Driving Lessons

I am gratefully settled into my humble abode in Rishikesh India. The last hour of my 2 day trip (had a stopover in London for a day) was eye opening. To get to Rishikesh one flies into Dehradun and then drives.  Now that drive was an adventure in itself.  The road is barely wide enough for two smallest cars to travel in opposite directions. It winds up into the foothills with some turns not only 90 degrees but some 180 degrees.  Alok, the taxi driver, explains that the road was cut to preserve the forests and space for the elephants (haven’t seen one yet LOL. Throw in an overwhelming amount of motorbikes, some with multiple passengers, including women daintly perched sideways, and large trucks taking up a lane and a half and you have an action adventure on your way up. Concerned interest was my initial reaction as Alok beaped his horn each time he passed someone from the airport to Rishikesh. I watched in interest how what appeared to me as traffic mayhem actually seemed to work.  In North America the only time the car horn gets used is most normally in anger when another driver does something wrong. As we pulled out of the taxi line at the airport Alok honked his horn no less than 10 times. Yes I raised my eyebrows LOL.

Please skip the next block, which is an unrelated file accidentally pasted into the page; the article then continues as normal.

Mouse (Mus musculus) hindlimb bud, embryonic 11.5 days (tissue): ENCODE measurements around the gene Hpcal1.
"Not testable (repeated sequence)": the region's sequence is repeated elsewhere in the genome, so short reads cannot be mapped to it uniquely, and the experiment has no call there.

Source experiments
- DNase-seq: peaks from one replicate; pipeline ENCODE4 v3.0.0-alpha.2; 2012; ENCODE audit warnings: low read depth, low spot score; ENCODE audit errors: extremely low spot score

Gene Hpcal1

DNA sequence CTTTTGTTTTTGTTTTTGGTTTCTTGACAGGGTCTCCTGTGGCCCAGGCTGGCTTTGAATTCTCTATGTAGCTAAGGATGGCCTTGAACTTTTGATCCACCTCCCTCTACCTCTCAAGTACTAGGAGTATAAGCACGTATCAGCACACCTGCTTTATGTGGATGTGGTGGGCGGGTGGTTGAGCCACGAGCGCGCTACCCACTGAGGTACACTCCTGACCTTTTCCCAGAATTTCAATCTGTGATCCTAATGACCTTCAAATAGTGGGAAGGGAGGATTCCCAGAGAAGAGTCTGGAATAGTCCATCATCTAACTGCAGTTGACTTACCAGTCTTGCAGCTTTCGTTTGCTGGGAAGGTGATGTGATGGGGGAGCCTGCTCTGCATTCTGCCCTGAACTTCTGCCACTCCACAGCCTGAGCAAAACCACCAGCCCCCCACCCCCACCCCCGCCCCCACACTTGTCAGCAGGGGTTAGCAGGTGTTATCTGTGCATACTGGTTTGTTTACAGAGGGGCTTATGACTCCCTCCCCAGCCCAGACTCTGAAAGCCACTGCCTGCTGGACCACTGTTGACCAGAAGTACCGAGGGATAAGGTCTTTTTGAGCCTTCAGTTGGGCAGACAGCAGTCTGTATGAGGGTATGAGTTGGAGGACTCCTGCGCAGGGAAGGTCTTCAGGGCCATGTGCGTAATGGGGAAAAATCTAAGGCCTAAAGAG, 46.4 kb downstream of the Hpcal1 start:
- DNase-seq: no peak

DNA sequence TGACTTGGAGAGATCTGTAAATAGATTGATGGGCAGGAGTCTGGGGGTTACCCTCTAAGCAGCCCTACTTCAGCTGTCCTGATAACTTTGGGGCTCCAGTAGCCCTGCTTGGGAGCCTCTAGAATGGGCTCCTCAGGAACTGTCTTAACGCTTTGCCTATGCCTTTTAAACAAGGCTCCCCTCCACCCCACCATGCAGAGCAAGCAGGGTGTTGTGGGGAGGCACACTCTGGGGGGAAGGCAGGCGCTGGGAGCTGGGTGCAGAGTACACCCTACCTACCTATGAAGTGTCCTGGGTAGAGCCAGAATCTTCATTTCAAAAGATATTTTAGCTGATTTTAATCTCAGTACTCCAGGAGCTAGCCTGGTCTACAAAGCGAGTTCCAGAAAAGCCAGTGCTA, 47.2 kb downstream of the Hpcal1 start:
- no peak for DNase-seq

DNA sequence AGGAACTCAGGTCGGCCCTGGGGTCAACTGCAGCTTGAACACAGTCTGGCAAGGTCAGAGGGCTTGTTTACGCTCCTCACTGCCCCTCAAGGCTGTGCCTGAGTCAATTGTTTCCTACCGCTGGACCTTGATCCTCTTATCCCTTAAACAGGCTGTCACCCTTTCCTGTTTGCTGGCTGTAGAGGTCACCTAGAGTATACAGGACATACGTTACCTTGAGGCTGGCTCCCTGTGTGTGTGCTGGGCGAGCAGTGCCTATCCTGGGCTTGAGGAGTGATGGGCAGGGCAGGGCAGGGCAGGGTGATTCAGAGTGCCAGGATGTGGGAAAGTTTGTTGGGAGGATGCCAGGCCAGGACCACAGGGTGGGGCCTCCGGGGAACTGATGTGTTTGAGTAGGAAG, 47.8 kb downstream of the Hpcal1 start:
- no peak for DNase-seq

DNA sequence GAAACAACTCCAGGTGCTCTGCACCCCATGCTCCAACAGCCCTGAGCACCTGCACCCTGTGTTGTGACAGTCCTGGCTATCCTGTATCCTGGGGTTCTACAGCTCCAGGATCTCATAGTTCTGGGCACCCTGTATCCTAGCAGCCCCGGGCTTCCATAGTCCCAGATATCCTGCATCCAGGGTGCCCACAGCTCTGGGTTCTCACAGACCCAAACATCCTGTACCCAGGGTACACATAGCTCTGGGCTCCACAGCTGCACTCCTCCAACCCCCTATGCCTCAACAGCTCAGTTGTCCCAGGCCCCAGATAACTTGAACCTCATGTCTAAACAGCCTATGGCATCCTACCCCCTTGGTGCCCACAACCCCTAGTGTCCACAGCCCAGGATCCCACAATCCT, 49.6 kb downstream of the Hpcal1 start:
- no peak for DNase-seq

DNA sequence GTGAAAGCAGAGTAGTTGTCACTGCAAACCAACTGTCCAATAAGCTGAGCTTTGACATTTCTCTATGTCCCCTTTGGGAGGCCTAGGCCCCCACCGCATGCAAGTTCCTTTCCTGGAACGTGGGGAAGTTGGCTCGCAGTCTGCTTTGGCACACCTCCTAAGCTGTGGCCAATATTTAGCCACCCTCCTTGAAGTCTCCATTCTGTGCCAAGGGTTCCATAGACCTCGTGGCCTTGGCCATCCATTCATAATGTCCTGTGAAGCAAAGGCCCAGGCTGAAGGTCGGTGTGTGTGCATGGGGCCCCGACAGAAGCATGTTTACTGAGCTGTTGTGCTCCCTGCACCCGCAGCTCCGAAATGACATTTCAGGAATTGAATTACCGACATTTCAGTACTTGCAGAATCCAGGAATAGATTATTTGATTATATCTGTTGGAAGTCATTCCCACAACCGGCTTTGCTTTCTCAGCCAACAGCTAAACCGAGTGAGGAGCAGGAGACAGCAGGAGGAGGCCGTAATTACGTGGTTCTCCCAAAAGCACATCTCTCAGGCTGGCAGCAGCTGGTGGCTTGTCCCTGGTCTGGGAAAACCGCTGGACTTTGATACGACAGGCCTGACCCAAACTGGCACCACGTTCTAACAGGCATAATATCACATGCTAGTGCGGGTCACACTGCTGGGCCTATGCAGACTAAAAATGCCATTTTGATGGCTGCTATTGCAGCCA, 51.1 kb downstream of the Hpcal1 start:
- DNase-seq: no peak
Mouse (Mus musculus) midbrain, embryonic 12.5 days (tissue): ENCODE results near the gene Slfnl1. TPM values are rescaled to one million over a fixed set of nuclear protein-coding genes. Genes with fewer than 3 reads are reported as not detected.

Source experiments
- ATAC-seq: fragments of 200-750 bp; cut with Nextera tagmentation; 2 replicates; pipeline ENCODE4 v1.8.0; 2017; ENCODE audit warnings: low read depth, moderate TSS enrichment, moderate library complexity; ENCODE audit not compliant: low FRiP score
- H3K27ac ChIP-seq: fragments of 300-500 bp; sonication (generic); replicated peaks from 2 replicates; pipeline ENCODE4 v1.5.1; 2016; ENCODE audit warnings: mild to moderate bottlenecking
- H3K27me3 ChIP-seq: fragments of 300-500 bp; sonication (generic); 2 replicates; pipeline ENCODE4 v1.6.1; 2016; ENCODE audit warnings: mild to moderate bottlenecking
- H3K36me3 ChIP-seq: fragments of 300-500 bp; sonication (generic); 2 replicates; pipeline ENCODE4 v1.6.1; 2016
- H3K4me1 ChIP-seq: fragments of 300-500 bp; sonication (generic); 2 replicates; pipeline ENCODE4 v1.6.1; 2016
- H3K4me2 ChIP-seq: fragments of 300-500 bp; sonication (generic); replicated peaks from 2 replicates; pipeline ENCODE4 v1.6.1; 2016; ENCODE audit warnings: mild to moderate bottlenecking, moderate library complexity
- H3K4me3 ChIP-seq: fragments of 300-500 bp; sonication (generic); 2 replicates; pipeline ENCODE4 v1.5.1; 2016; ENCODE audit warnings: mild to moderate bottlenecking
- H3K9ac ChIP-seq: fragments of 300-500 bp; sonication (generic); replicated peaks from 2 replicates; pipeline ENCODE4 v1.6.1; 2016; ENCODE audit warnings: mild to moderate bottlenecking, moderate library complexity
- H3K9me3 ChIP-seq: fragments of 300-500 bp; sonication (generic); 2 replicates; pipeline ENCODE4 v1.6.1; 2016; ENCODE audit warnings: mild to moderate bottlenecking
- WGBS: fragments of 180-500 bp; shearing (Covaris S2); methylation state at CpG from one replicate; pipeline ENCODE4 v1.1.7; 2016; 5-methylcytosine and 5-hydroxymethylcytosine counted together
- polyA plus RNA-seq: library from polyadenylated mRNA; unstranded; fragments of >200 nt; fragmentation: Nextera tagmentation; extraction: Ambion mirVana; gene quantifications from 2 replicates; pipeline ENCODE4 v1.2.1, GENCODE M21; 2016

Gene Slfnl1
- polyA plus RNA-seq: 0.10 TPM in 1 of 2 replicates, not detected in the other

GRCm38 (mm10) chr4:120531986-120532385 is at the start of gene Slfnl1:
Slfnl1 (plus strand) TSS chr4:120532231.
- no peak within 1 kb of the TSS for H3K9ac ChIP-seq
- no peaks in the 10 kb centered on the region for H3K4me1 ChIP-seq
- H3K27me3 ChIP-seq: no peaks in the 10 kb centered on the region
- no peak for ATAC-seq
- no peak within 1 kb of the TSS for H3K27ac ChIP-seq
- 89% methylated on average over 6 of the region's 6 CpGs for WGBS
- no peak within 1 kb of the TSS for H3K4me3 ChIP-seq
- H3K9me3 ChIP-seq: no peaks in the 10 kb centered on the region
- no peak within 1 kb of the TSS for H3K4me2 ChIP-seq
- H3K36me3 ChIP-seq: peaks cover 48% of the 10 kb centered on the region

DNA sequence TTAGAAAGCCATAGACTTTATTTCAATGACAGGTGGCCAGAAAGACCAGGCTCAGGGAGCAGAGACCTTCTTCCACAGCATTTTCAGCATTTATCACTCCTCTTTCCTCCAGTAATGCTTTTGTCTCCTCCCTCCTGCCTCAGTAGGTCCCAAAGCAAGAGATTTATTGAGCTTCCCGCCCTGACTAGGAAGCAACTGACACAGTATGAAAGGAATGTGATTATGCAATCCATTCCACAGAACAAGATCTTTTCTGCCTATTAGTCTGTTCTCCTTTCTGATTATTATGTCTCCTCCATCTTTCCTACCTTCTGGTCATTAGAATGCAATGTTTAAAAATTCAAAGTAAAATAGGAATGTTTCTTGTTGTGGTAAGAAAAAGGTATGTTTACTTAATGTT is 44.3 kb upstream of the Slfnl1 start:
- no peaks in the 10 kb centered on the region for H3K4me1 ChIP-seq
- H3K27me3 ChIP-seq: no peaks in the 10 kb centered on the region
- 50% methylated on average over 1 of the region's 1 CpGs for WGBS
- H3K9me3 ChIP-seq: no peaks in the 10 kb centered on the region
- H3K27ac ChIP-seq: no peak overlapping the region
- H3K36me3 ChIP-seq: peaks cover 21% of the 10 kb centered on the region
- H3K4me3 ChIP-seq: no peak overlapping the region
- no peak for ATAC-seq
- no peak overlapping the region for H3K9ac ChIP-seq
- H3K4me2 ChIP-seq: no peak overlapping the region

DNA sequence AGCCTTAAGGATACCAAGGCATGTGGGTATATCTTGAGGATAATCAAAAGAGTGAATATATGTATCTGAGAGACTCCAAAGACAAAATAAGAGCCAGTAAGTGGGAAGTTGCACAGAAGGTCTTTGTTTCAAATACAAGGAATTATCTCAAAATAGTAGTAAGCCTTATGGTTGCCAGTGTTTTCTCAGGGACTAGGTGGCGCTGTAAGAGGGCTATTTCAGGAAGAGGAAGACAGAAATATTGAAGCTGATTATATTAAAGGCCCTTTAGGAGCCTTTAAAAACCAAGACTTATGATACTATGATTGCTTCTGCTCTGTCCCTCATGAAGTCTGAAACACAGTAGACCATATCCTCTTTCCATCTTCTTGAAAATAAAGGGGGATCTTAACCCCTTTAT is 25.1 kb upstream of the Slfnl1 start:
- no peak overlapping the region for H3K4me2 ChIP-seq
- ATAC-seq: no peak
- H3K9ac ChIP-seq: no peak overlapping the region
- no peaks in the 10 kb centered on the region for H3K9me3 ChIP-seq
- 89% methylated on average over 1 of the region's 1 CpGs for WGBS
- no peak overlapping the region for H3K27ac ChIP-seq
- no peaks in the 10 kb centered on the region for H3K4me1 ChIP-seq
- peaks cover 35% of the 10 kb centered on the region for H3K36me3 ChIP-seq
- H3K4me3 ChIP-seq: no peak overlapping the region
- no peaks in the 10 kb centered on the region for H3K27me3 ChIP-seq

As we travelled up I realized that all drivers honked to pass, and the others gave way by pulling over to the side allowing the passer to straddle the center line. I also observed that with a honk the motorbikes moved to the side, whether oncoming or in the same direction, so the vehicle honking could pass up the middle, honking each time to pass.  Everyone honks.  The roads are alive with the sound of honking! I stopped counting the honks LOL. Passing seems to have the right of way of sorts in what I initially saw as mayhem. 

As I watched  this thrill ride unfold I recognized that this system works here. Traffic moves. Courtesy is shown by moving over. The horn is used in a pleasant and respectful manner. A North American driver would have difficulty here. And this system would not work back home.

The inspiration for this blog entry actually came to me during what started as a white-knuckled drive. My initial ill-ease came from what I thought was the norm. But who am I to say what is the norm? Key drive takeaway #1 – One person’s norm is not the others’. I momentarily, and closed-mindedly thought North American driving standards the norm.  I was very incorrect to do so. This norm works here. So if you feel you aren’t the “norm”, good. Embrace it. Love it. The world needs many “norms” to function, prosper and evolve. Key drive takeaway #2  – don’t judge anyone, and most importantly not with your own set of parameters. Again, very closed-mindedly I was judging the driving here based on my North American views. My ill-ease arose only because I was judging the driving technique here. This works works here. Do not judge others, and maybe we won’t see people trying to change what works only because it is different.

Not bad for a first day – two eye-opening lessons and I have only just arrived😀